The Reports contain general, as opposed to personal, advice. That means they are prepared for multiple distributions without consideration of your investment objectives, financial situation and needs (‘Personal Circumstances’). Accordingly, any advice given is not a recommendation that a particular course of action is suitable for you and the advice is therefore not to be acted on as investment advice. You must assess whether or not any advice is appropriate for your Personal Circumstances before making any investment decisions. You can either make this assessment yourself, or if you require a personal recommendation, you can seek the assistance of a financial advisor.  Market Matters or its author(s) accepts no responsibility for any losses or damages resulting from decisions made from or because of information within this publication. Investing and trading in financial products are always risky, so you should do your own research before buying or selling a financial product.

The Reports are published by Market Matters in good faith based on the facts known to it at the time of their preparation and do not purport to contain all relevant information with respect to the financial products to which they relate. Although the Reports are based on information obtained from sources believed to be reliable, Market Matters does not make any representation or warranty that they are accurate, complete or up to date and Market Matters accepts no obligation to correct or update the information or opinions in the Reports. Market Matters may publish content sourced from external content providers.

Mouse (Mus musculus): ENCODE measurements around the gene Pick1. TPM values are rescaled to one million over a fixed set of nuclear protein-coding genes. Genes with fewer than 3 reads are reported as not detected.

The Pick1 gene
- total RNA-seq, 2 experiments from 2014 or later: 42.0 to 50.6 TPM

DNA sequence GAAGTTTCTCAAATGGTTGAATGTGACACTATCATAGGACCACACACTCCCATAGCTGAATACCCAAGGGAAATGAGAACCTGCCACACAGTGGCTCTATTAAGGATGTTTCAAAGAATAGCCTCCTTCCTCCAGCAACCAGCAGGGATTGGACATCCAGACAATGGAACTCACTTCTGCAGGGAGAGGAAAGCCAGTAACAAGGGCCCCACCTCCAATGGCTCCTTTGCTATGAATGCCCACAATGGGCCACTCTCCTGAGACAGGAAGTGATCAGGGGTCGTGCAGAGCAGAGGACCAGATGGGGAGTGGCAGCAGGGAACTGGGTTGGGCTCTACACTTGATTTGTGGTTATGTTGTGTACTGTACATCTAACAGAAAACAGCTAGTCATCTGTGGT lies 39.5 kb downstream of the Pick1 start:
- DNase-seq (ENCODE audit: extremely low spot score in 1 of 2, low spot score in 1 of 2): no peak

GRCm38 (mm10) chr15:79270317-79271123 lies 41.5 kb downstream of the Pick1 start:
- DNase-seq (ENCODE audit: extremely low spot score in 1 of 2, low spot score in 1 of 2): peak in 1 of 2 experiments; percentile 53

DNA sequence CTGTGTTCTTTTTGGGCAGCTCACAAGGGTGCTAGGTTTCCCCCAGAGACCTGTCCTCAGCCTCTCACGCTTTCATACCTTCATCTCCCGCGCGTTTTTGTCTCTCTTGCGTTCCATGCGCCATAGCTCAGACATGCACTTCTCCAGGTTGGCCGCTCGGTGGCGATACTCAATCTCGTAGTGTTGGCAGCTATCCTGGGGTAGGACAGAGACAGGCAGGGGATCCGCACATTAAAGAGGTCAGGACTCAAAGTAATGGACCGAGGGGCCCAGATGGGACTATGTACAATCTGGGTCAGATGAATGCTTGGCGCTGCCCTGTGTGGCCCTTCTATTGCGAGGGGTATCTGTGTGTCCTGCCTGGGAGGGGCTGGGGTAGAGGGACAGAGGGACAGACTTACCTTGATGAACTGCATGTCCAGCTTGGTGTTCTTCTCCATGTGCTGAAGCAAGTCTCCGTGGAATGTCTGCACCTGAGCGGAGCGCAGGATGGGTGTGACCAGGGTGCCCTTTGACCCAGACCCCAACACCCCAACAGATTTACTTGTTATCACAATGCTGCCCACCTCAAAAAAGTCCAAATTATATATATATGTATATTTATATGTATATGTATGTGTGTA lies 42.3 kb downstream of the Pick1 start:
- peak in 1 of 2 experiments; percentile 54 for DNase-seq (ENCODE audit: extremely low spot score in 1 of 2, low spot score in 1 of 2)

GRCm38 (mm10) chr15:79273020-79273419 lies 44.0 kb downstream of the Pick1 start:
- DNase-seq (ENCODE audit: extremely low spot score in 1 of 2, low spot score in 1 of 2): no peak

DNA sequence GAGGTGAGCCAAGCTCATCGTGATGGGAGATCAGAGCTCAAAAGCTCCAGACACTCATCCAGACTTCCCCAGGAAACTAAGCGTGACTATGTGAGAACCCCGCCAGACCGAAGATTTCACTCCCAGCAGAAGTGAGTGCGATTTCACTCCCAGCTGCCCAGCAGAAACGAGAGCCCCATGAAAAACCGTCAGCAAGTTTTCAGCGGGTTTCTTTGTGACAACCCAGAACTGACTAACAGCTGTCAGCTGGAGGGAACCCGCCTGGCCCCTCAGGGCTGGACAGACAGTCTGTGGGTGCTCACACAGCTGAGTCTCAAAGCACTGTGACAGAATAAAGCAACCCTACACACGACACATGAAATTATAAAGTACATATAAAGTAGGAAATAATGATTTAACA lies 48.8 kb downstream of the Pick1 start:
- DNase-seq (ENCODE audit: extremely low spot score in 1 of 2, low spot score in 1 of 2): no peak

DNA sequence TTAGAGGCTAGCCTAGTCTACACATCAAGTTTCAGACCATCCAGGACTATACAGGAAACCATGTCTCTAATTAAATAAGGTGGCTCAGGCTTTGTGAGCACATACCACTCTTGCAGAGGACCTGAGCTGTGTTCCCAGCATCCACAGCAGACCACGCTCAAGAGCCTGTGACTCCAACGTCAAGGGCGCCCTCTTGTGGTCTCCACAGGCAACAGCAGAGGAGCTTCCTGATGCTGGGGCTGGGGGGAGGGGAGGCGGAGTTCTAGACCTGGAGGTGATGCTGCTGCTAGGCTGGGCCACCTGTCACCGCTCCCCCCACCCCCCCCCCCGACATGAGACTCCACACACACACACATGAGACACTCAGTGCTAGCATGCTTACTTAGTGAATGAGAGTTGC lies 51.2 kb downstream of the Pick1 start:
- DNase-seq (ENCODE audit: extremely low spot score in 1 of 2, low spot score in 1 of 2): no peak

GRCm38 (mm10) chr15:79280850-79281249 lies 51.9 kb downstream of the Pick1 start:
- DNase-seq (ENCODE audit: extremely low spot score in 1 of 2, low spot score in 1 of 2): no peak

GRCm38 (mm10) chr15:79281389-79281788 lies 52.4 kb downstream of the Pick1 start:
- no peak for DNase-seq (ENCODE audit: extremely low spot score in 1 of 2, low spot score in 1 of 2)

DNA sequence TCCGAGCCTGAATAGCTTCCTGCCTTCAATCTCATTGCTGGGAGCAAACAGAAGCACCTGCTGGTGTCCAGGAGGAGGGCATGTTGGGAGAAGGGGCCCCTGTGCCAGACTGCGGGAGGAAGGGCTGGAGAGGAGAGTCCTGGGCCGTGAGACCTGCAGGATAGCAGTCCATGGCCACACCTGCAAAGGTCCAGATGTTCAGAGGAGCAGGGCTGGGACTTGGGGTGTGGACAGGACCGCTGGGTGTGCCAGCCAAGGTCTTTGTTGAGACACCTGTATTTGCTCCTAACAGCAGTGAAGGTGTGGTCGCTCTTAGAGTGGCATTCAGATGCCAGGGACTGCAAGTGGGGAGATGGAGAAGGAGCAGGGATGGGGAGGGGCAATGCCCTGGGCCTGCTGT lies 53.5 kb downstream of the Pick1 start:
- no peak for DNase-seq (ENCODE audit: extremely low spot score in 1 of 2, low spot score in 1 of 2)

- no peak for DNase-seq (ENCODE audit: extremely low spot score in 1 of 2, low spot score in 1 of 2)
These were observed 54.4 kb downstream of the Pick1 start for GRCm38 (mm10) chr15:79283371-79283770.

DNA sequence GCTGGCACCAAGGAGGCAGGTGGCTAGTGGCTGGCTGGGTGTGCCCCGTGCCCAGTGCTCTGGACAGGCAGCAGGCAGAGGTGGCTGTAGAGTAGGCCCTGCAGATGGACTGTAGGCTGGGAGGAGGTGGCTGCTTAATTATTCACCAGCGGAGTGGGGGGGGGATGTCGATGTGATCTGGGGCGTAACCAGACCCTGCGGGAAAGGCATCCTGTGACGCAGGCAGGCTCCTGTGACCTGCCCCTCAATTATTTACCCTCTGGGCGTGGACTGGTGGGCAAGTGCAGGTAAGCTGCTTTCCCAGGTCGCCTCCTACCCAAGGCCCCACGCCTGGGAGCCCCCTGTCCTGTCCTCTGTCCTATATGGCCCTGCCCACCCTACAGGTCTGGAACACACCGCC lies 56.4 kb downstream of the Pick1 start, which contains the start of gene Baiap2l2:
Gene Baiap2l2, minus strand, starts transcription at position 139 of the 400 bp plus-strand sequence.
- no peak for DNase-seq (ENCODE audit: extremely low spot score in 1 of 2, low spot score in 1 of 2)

If you rely on a Report, you do so at your own risk. Past performance is not an indication of future performance. Any projections are estimates only and may not be realised in the future. Except to the extent that liability under any law cannot be excluded, Market Matters disclaims liability for all loss or damage arising as a result of any opinion, advice, recommendation, representation or information expressly or impliedly published in or in relation to this report notwithstanding any error or omission including negligence.